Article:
Whether fresh or frozen, buying sushi-grade tuna is important because it means it’s safe to eat raw. With all this information in mind, we like to have sushi-grade fried tuna as an occasional luxury, and I’m careful where I buy it. I prepare it as soon as possible after thawing my saku block of ahi tuna from the center Wild Fork Food refrigerate for two days, or prepare it the day I buy it from my favorite local fishmonger, mazzeos at Guido’s fresh market. Speaking to Mazzeo’s seafood department, they emphasized that their fresh bluefin tuna is sushi grade and completely free of additives and chemicals, unlike many frozen tuna steaks that have been treated with preservatives.

Lois’ Seared Tuna Birthday Meal
(2 persons)

So many recipes claim to be quick and easy, but this one really is. It’s my version of Tuna Tataki which, instead of using all the sesame seeds, uses half sesame seeds and half mustard seeds, which gives it a little more spice. I especially like the crunchiness of the seeds in contrast to the rich tuna. If you are unfamiliar with ponzu sauce, it is a citrus-flavored soy sauce dressing that is readily available in most grocery stores.

I served the tuna on a bed of jasmine rice made with coconut milk, which I finished with chopped coriander. This coconut rice recipe is a stickier, stovetop version, while this recipe is a fluffier Instant Pot version. It’s all a matter of taste; you may have a favorite of your own and there are tons of other recipes to be found online. In addition to the tuna and coconut rice, I served steamed and buttered fiddlehead ferns because we love their asparagus-like flavor, and I had just picked my first batch of the season.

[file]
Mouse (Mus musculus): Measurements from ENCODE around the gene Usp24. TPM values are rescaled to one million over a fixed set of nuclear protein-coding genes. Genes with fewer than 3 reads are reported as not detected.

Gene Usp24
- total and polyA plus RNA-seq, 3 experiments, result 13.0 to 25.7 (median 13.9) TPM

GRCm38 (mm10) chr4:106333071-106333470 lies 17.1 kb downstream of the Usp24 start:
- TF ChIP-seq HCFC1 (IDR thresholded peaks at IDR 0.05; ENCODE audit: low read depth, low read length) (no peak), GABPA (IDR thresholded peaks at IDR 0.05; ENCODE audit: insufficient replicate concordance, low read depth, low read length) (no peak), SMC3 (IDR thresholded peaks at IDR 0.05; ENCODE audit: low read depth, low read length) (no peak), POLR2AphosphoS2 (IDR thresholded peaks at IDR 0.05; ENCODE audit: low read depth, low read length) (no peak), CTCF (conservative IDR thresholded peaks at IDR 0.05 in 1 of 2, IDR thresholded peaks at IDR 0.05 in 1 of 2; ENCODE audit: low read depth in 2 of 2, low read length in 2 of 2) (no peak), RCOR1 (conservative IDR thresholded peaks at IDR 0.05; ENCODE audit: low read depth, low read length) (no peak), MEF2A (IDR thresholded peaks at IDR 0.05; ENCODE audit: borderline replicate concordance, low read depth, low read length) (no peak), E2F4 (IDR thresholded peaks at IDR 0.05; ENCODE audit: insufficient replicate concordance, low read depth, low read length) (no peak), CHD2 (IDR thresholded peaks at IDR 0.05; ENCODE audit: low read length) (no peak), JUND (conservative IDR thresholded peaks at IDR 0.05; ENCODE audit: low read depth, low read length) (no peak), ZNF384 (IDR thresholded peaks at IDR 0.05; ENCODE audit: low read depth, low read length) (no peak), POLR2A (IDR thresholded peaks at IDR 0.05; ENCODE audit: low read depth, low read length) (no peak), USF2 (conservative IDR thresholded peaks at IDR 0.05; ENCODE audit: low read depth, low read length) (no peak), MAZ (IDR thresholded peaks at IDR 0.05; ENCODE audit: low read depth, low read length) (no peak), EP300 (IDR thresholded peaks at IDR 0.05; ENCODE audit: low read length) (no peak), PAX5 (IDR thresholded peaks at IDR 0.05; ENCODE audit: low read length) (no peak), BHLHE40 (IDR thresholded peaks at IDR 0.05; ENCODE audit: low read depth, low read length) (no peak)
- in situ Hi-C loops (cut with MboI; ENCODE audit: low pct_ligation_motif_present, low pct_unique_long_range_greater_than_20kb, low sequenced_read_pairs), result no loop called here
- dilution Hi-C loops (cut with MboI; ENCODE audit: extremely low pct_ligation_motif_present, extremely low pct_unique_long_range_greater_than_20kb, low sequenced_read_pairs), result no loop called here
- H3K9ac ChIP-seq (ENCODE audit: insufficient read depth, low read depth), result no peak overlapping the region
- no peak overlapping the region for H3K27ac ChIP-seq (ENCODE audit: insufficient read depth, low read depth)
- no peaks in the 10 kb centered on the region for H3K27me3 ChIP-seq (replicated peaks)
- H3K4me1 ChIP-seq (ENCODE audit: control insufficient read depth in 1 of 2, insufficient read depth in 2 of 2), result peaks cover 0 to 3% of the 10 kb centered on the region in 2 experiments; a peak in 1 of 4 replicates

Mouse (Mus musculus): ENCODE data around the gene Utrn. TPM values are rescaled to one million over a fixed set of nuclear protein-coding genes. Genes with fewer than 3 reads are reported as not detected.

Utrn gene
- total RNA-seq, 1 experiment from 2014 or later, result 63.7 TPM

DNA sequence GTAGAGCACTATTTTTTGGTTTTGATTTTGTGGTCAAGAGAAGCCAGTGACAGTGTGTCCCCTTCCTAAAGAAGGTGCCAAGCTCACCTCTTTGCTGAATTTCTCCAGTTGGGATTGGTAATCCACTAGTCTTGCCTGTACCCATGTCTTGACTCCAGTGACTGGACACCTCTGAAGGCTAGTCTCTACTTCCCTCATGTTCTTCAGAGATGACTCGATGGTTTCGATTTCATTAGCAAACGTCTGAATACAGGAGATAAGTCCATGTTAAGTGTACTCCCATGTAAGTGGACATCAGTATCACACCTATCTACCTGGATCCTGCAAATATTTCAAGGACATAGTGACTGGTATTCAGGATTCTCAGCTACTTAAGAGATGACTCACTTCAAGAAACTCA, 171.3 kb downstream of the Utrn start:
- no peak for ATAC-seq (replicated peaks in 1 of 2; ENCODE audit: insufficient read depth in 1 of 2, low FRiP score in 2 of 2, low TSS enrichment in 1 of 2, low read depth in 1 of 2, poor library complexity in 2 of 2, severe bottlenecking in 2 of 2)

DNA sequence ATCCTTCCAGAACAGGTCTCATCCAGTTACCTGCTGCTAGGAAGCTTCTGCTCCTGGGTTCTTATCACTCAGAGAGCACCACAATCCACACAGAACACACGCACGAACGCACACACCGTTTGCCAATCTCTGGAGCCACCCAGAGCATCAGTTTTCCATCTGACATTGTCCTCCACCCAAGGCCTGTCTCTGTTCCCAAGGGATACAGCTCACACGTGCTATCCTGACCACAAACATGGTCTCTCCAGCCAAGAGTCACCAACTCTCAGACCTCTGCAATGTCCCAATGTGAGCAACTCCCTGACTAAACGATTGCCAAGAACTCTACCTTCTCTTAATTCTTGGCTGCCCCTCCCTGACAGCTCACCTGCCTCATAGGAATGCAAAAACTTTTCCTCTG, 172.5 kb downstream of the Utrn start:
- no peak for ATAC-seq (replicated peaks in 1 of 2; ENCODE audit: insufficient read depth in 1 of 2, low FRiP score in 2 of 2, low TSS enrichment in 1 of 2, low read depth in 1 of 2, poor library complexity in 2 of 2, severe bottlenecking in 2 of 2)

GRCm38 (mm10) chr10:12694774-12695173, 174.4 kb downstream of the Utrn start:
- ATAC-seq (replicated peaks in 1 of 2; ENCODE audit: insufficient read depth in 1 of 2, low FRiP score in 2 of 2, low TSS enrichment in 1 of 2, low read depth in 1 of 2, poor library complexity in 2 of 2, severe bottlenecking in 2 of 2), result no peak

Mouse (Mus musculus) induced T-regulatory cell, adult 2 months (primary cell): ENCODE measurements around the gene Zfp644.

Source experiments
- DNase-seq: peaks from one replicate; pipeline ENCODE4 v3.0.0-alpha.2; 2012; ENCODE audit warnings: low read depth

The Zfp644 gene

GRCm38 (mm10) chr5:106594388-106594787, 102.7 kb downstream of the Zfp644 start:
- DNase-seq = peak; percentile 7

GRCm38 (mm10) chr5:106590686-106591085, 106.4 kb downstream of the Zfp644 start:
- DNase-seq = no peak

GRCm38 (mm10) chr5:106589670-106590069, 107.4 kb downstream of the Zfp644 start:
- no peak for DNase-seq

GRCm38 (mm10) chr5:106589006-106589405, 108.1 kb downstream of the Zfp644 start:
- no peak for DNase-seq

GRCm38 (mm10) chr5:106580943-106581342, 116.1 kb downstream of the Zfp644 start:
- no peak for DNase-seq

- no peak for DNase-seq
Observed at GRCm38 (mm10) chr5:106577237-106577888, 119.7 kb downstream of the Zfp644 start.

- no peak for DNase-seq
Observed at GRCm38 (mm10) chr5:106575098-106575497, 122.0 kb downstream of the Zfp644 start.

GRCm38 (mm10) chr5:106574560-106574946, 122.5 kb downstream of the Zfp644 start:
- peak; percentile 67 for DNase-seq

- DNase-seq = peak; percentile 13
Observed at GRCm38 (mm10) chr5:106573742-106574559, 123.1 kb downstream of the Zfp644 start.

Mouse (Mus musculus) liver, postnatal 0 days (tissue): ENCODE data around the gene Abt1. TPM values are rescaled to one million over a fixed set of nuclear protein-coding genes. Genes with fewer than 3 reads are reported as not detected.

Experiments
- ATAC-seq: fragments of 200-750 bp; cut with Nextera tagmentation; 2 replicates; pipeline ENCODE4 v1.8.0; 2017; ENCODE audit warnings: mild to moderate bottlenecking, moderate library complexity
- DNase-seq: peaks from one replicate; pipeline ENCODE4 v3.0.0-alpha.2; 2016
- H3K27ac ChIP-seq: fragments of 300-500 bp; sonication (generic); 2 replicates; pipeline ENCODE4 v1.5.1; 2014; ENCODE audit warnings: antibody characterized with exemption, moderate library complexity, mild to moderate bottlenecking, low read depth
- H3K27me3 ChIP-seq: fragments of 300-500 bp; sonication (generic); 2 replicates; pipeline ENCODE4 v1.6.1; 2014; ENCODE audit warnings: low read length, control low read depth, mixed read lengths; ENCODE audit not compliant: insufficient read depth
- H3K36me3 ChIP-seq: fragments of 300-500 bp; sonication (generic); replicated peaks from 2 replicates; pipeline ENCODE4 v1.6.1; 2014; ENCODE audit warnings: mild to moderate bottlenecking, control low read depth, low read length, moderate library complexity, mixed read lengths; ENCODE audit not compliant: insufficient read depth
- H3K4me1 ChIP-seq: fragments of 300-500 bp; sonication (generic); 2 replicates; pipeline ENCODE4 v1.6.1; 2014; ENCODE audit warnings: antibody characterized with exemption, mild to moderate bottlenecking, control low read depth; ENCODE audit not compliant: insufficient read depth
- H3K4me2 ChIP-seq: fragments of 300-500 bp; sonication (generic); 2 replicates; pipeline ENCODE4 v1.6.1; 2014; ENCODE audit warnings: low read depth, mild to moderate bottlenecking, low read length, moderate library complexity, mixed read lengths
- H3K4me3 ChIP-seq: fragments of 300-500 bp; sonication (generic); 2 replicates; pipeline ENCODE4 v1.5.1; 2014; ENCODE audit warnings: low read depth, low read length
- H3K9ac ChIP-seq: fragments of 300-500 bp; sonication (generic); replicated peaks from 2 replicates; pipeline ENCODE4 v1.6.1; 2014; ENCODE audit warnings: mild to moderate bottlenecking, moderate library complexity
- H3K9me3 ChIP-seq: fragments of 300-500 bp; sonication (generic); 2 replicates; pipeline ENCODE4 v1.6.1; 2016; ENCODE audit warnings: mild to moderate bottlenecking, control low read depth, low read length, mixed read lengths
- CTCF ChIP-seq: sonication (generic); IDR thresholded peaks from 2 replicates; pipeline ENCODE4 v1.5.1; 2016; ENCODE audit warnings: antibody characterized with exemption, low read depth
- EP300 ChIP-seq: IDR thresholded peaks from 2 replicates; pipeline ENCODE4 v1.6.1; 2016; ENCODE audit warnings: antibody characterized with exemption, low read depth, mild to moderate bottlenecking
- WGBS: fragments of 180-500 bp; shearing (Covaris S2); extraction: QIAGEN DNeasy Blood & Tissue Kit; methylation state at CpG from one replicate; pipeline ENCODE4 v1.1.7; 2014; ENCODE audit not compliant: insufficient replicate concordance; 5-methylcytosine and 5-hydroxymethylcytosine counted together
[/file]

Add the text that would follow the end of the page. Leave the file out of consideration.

Any leftover seared tuna can be used the next day to make summer sandwiches: let the seared tuna cool, cut it thinner and use it for summer sandwiches as a wonderful addition to a picnic with friends. Tanglewood anyone? Here is a youtube video with basic instructions for assembling summer rolls.

Seared tuna summer roll with coconut rice, mint, coriander and julienne vegetables. Photo: Bob Luhmann

Ingredients:
(2) 6-ounce sushi-grade tuna steaks
1 cup ponzu sauce, divided
¼ cup toasted sesame oil
½ Tbl peeled and grated fresh ginger
2 tbsp black mustard seeds
2 tbsp raw sesame seeds
½ cup high-heated oil such as grapeseed, sesame, avocado, or peanut

Preparation:
Whisk ½ cup of the ponzu sauce together with the toasted sesame oil and pour into a non-metallic container large enough to hold the tuna. Place the tuna in this marinade, making sure to coat both sides, and refrigerate for an hour or two.

Discard the marinade and divide the sesame seeds and mustard seeds on a plate. Press the tuna steaks firmly into the seeds on both sides and refrigerate for another hour to allow the seeds to adhere.

Heat the oil in a heavy sauté pan or cast iron skillet over medium heat until it just begins to smoke. Sear the tuna between 30-45 seconds per side.

Cut the tuna into about ¼ inch slices and serve with the remaining ½ cup of ponzu sauce mixed with the grated ginger for dipping.